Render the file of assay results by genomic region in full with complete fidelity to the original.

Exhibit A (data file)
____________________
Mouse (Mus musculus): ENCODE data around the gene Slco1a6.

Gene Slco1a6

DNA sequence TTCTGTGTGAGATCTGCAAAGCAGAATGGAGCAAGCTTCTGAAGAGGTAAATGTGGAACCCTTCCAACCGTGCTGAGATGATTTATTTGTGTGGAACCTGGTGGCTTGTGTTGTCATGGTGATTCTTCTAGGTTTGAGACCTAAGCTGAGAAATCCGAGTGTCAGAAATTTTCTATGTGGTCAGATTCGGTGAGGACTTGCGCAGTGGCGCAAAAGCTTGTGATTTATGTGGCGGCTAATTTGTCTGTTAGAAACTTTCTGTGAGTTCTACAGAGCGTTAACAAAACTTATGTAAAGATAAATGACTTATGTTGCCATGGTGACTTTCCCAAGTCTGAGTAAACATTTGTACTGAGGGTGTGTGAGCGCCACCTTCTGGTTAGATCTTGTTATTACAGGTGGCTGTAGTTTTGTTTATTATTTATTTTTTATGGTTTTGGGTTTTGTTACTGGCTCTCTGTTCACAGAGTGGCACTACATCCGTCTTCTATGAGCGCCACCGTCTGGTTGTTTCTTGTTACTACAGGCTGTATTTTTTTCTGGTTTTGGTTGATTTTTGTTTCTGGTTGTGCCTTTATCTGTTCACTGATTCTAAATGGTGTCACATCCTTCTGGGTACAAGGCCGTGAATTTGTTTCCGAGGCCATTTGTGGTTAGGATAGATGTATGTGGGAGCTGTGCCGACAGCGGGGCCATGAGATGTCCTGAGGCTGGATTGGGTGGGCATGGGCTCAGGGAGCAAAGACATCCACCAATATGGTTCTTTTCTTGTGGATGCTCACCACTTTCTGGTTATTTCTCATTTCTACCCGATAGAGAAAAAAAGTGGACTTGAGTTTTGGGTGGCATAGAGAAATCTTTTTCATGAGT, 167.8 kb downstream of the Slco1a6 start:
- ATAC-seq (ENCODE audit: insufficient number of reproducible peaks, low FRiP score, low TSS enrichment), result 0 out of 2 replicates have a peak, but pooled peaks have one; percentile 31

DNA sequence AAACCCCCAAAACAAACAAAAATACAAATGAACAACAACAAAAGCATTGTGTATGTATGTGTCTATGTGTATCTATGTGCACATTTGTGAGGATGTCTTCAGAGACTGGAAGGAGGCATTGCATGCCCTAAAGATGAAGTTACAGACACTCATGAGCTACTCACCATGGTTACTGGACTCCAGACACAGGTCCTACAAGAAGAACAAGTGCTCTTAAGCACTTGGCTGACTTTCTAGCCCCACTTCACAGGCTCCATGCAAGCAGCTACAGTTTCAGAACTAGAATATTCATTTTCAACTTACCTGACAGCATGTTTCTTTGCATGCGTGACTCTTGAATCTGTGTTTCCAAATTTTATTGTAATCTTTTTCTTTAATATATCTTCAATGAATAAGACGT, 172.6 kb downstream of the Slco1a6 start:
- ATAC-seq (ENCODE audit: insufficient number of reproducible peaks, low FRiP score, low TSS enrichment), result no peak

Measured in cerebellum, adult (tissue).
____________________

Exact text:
Mouse (Mus musculus): ENCODE data around the gene Slco1a6.

Gene Slco1a6

DNA sequence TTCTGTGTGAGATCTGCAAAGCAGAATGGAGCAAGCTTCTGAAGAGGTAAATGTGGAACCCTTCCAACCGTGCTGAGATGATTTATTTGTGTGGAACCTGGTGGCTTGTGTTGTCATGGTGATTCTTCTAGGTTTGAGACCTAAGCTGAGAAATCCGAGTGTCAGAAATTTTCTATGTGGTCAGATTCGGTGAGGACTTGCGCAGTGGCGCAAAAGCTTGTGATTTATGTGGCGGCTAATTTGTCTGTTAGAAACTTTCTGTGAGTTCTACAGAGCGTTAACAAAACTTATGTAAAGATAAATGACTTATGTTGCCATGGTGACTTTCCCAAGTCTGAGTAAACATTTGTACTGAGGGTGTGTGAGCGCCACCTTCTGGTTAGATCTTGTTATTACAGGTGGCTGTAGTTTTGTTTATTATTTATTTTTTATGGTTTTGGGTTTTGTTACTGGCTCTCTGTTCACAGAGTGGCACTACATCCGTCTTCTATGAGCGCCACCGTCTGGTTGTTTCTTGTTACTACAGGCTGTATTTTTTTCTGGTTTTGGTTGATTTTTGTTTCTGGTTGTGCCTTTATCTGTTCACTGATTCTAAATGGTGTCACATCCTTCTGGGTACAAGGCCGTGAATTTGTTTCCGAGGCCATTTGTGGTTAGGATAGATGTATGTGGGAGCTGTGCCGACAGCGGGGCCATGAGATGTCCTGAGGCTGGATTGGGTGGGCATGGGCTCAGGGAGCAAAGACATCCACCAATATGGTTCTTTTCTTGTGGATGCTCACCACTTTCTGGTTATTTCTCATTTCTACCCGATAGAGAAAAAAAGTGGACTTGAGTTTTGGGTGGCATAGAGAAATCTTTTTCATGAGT, 167.8 kb downstream of the Slco1a6 start:
- ATAC-seq (ENCODE audit: insufficient number of reproducible peaks, low FRiP score, low TSS enrichment), result 0 out of 2 replicates have a peak, but pooled peaks have one; percentile 31

DNA sequence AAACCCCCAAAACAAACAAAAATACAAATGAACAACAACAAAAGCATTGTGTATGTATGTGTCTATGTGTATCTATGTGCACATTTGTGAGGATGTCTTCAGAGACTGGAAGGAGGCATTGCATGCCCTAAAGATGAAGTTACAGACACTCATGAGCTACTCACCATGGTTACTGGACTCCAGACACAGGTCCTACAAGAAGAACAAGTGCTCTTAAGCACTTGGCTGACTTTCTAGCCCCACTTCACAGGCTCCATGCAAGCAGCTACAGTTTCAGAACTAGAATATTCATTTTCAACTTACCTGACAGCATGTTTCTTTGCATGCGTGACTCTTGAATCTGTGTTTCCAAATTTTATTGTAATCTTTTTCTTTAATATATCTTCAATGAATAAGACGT, 172.6 kb downstream of the Slco1a6 start:
- ATAC-seq (ENCODE audit: insufficient number of reproducible peaks, low FRiP score, low TSS enrichment), result no peak

Measured in cerebellum, adult (tissue).